Settlement opinions are often not that interesting. The vast majority of them are by-the-numbers approvals of proposed settlements that offer little insight about how Rule 23 works. This is especially true of preliminary approval opinions. But every once in a while, a court refuses even the preliminary approval of a settlement.  When that happens, class action lawyers can usually learn a few things about how not to settle a case.

Better v. YRC Worldwide Inc., No. 11-2072-KHV, 2013 U.S. Dist. LEXIS 163569 (D. Kan. Nov. 18, 2013), is such a case. It was a proposed settlement of a securities class action that was denied preliminary approval twice. Why? Because settling counsel tried several tactics the court viewed unfavorably. Among them:

Trade a release for nothing. Most settlements only work if the absent class members receive something of some value in exchange for their release of claims. In this case, one subclass of investors received nothing, but still relinquished their reight to sue.

"As noted, regarding the first category of class members, i.e. those who purchased shares between April 24, 2008 and April 22, 2009 and sold those shares before April 23, 2009, the Court found that named plaintiffs did not explain why it is appropriate for them to negotiate a settlement which requires some absent class members to surrender their claims for nothing in return. The proposed amended agreement remains the same, i.e. it requires those class members to surrender their claims for nothing in return.

(Internal citations omitted.)

Leave one of your subclasses unrepresented. How did that subclass wind up in such a poor position? It turns out that none of the named plaintiffs were members. Instead of finding named plaintiffs that could represent each subclass, counsel had put forward those named plaintiffs they had as represent in the entire class generally. The court was not impressed.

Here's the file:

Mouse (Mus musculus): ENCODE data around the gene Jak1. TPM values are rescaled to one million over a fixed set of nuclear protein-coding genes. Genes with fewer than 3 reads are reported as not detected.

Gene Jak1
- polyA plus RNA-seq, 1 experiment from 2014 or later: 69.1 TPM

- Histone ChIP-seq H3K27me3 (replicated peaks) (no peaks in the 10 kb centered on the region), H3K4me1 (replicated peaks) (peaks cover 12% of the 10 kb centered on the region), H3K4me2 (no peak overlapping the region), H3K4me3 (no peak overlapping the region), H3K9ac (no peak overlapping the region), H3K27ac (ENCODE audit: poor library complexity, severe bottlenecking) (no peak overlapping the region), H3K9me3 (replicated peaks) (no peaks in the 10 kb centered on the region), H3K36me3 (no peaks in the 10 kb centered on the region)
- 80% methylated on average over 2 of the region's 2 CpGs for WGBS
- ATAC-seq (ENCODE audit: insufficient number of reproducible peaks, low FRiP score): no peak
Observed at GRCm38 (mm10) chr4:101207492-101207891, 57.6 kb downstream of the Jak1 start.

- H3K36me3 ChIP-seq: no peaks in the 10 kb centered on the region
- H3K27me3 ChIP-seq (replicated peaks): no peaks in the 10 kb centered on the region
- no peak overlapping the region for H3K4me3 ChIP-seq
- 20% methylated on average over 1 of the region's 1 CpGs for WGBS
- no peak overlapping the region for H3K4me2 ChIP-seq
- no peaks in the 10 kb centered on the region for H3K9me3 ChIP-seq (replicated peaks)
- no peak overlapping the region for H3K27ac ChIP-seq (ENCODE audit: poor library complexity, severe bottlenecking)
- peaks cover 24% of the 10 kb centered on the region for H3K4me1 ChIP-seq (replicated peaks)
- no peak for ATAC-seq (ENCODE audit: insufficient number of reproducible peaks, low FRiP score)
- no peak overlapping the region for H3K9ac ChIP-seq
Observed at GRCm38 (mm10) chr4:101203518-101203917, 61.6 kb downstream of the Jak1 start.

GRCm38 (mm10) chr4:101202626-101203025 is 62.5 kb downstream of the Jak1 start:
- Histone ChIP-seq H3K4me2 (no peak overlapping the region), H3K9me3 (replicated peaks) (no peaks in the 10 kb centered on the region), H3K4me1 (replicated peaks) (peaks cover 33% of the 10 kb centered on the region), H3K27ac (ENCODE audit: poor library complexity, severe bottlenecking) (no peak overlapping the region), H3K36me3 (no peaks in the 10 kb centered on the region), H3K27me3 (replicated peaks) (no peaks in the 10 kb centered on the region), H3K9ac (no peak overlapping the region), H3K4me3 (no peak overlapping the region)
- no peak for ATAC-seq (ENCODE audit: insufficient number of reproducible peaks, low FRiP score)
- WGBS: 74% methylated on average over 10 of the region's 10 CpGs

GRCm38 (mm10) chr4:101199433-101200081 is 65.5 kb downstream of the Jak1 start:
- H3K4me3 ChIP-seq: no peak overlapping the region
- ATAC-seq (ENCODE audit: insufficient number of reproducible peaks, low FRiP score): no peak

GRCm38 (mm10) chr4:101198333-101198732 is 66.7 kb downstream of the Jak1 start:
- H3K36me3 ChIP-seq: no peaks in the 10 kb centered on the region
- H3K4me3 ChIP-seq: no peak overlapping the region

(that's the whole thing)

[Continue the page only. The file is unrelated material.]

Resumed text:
It appears that each named representative purports to serve generally as a representative for the entire settlement class, even though the interests of that representative are not the same as class members who hold claims which fall into other groups. Under these circumstances, plaintiffs have not shown that the named representatives are adequate representatives for the entire settlement class.

Offer no information about your cy pres distribution. Cy pres relief has become much more controversial over time. There are two possible responses to that problem who including cy pres relief in a settlement. One is to bulletproof the provision by including as much information as possible and complying with every reasonable restriction on the relief. The other is to keep the proposal vague and hope no one is interested in digging deeper. Unfortunately, as this case demonstrates, that tactic can backfire.

Here, the amended settlement proposes to twice distribute settlement funds to class members who timely submit claims and then distribute any remaining funds to the cy pres recipient. Without more information, the Court cannot determine whether the amount of remaining funds would be too small to make further individual distributions economically viable. See Am. Law Inst., Principles of the Law of Aggregate Litigation § 3.07(b). The parties point to no specific reasons that would make further distributions to class members impossible or unfair. See id. Also, the record contains no information as to whether the parties have any pre-existing relationship or connection with FINRA or the FINRA Foundation. Before approving the proposed cy pres clause, the Court would require such information to determine whether the parties have designated the beneficiary at arms length.

The takeaway here is simple: there’s is no such thing as a shortcut to a class settlement. If there are apparent problems with a settlement, it’s best to address them head on. Otherwise, when the court engages in its fiduciary duty to rigorously review the settlement, the parties may find themselves still litigating.